Helminths and allergic disease in Vietnam

Flohr, Carsten (2007) Helminths and allergic disease in Vietnam. PhD thesis, University of Nottingham.

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Abstract

Background:

Allergic disease is uncommon in developing countries, especially in rural areas. A protective effect of helminth infection has been implicated as a potential explanation.

Objectives:

To determine whether reduced exposure to helminth infection is associated with a higher risk of allergen skin sensitisation and allergic disease, and whether such an association could be explained by a helminth-induced up-regulation of certain cytokines, in particular anti-inflammatory IL-10.

Methods:

We invited 1,742 rural Vietnamese schoolchildren to take part in a cross-sectional baseline survey followed by a randomised, double blind, placebo-controlled trial of anti-helminthic therapy at 0, 3, 6, and 9 months to compare the change in exercise-induced bronchospasm (primary outcome), wheeze, rhinitis, eczema, and allergen skin sensitisation (secondary outcomes) at 12 months. 244 secondary schoolchildren also had venous blood taken to measure helminth induced IL-10, IFN-gamma, IL-5, and IL-13. Out of these 244 children, 144 were infected with hookworm and had bloods taken again at 12 months.

Results:

Baseline survey

1,601 schoolchildren (92% of those eligible) in grades 1-9 aged 6-18 participated in the baseline survey. 0.4% (6/1601) of children had a fall in peak flow after exercise of at least 15%. Doctor-diagnosed asthma was equally rare (0.4%, 6/1601), while 5.0% (80/1601) of children had experienced wheezing over the past 12 months. 6.9% (110/1601) of parents reported that their children had suffered of hay fever in the past 12 months, and in 2.6% (41/1601) of cases this diagnosis was confirmed by a doctor. 5.6% of children (89/1601) reported an itchy rash over the past 12 months. 0.9% (14/1601) had a history of flexural involvement and on examination 0.5% (8/1601) proved to have flexural eczema on the day of the survey. Skin prick test positivity was commoner than allergic disease. 33.5% (537/1601) of children had at least one positive skin prick test (dustmites 14.4%, cockroach 27.6%). The cross-sectional analysis yielded only significant results for allergen skin sensitisation.

In univariate analysis, sensitisation was less frequent in children with hookworm or Ascaris infection, and increased in those with better santitation, including flush toilets and piped drinking water. In multivariate analysis, the risk of allergen skin sensitisation to house dust mite was reduced in those with Ascaris lumbricoides infection (adjusted OR=0.28, 95% CI 0.10-0.78) and in children with higher hookworm burden (adjusted OR for 350+ versus no eggs per gram faeces=0.61, 0.39-0.96), and increased in those using flush toilets (adjusted OR for flush toilet versus none/bush/pit=2.51, 1.00-6.28). In contrast, sensitisation to cockroach was not independently related to helminth infection but was increased in those regularly drinking piped or well water rather than from a stream (adjusted OR=1.33, 1.02-1.75).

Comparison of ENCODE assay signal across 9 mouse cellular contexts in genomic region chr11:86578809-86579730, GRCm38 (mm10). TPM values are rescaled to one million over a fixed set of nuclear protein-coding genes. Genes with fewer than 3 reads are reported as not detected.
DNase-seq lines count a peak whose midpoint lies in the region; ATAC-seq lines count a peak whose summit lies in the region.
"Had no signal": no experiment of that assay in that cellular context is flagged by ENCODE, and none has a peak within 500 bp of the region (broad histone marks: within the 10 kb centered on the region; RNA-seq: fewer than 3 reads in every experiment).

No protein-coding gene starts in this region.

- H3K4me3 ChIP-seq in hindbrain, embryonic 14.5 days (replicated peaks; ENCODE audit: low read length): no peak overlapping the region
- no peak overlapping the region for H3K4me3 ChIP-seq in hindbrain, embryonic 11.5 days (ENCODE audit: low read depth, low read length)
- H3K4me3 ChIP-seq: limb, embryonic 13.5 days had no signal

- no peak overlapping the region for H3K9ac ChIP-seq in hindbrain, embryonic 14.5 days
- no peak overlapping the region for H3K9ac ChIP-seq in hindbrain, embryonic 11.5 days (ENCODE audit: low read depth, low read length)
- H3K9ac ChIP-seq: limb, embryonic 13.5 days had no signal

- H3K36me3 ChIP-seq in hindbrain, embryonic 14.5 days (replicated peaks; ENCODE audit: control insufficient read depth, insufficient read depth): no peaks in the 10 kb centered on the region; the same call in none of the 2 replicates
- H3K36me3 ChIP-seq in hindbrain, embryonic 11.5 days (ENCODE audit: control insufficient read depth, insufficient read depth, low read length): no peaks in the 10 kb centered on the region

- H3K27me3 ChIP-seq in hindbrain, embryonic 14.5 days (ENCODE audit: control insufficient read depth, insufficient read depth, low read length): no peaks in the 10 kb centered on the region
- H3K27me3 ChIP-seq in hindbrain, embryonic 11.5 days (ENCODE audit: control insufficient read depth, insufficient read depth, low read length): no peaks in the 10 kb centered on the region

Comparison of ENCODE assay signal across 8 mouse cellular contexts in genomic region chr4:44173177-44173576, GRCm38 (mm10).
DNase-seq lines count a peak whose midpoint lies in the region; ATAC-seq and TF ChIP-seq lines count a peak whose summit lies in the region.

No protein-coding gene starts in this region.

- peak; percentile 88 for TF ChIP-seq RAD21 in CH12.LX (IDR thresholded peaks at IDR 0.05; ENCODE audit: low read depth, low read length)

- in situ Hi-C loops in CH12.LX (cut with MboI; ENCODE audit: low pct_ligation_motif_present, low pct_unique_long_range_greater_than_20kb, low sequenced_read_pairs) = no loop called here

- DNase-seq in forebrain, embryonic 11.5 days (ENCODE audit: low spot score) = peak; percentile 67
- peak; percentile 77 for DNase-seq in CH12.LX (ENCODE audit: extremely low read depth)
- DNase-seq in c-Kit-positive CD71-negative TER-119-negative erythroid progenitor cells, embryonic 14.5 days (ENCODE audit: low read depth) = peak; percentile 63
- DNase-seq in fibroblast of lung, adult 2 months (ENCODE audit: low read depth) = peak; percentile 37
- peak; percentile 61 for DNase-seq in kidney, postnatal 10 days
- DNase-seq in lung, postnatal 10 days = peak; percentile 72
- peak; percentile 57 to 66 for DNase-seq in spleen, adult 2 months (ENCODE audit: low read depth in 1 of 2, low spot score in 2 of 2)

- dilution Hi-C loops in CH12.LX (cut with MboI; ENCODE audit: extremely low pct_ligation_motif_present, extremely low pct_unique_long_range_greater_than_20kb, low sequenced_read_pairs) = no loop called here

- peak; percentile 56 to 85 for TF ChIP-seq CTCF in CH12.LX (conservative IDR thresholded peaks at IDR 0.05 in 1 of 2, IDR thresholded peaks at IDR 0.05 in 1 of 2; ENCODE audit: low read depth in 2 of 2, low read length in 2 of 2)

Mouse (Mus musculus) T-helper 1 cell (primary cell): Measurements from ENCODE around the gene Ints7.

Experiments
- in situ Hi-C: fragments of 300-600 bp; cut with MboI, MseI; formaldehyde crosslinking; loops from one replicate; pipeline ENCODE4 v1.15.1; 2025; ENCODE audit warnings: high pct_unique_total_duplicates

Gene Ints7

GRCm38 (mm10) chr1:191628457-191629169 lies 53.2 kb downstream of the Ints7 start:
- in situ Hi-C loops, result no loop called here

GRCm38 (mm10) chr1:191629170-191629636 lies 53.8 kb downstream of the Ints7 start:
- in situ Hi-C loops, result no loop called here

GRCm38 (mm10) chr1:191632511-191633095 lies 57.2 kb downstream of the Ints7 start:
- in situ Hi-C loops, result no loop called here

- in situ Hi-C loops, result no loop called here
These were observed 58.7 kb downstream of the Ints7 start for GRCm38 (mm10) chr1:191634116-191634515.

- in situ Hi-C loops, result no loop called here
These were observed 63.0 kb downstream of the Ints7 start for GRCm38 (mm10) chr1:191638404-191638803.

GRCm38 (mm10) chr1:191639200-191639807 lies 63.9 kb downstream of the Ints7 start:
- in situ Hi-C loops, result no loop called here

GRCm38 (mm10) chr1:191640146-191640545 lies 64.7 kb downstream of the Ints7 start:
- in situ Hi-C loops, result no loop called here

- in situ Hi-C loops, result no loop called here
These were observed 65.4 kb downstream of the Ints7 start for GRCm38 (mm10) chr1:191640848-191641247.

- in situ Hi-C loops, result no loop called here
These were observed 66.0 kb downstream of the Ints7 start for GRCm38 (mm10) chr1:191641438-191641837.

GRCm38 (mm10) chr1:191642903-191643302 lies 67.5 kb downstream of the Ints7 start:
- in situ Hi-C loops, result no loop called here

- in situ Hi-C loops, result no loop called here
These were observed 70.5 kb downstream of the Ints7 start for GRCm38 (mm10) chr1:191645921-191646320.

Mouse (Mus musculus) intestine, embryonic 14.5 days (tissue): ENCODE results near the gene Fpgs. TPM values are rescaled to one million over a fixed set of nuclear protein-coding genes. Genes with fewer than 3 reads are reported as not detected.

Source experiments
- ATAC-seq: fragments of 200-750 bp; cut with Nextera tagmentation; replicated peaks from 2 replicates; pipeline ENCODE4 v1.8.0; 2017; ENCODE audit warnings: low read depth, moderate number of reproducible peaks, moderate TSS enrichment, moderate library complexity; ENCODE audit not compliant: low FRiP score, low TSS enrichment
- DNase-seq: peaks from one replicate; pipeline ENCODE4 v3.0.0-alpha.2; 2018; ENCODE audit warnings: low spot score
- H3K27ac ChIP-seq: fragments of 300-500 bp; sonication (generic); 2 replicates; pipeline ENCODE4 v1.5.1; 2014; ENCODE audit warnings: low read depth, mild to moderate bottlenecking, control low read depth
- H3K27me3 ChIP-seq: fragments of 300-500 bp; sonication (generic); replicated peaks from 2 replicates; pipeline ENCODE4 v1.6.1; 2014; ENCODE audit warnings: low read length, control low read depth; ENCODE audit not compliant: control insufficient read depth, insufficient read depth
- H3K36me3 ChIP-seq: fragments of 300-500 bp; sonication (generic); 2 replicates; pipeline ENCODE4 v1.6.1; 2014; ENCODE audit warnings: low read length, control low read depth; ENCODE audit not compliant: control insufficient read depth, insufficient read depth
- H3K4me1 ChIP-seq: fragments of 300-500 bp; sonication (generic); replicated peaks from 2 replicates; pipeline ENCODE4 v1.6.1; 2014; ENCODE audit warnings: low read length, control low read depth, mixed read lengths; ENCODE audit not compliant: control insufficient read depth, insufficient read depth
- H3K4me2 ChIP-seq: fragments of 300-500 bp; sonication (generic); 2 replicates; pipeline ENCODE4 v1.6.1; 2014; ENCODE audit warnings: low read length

Intervention study

1,566 children in grades 1-8 completed the baseline survey and all consented to be randomised to either anti-helminthic treatment or placebo. 1487 children (95%) completed the intervention study. There was no effect of therapy on the primary outcome, exercise-induced bronchoconstriction (within-participant mean % fall in peak flow from baseline after anti-helminthic treatment 2.25 (SD 7.3) vs placebo 2.19 (SD 7.8, mean difference 0.06 (95% CI -0.71-0.83), p=0.9), or on the prevalence of the secondary clinical outcomes questionnaire-reported wheeze (adjusted OR=1.16, 0.35-3.82), rhinitis (adjusted OR= 1.39, 0.89-2.15), or flexural eczema (adjusted OR=1.17, 0.39-3.49). However, anti-helmithic therapy was associated with a significant allergen skin sensitisation risk increase in the treatment compared to the placebo group (adjusted OR=1.31, 1.02-1.67). In post-hoc analysis this effect was particularly strong for children infected with Ascaris lumbricoides at baseline (adjusted OR=4.90, 1.48-16.19), the majority of whom were co-infected with hookworm.

Cytokine profiles

Hookworm-induced IL-10 was inversely related to allergen skin sensitisation (any positive skin prick test) at baseline, but this result missed conventional statistical significance (univariate OR=0.70, 0.48-1.03; adjusted OR=0.72, 0.44-1.18). No other cytokine response was associated with skin prick test positivity at baseline (univariate OR IFN-gamma=1.15, 0.71-1.85; univariate OR IL-5=0.84, 0.53-1.33). Similary, no significant changes in any of the cytokine profiles were observed following anti-helminthic therapy in the treatment compared to the placebo group (p=0.3 for all three cytokines).

Conclusion

The baseline study suggested that hookworm and Ascaris infection, sanitation and water supply independently reduce the risk of allergic sensitisation. The intervention study confirmed that helminth infection and allergic sensitisation are inversely related and that the effect of Ascaris and hookworm infections on skin prick test responses is additive. However, we found little evidence to suggest that this effect was mediated by IL-10. There was also insufficient evidence to suggest that loss of exposure to gut worms for 12 months results in an increase in clinical allergic disease. The effect of more prolonged de-worming warrants further research.

Item Type:Thesis (PhD)
Supervisors:Williams, Hywel C
Britton, John
Farrar, Jeremy
Uncontrolled Keywords:Helminths, allergies, allergic disease, asthma, eczema, hay fever, atopy, epidemiology, Vietnam
Faculties/Schools:UK Campuses > Faculty of Medicine and Health Sciences > School of Community Health Sciences
ID Code:408
Deposited By:Carsten Flohr
Deposited On:14 Aug 2008
Last Modified:06 Feb 2009 14:43

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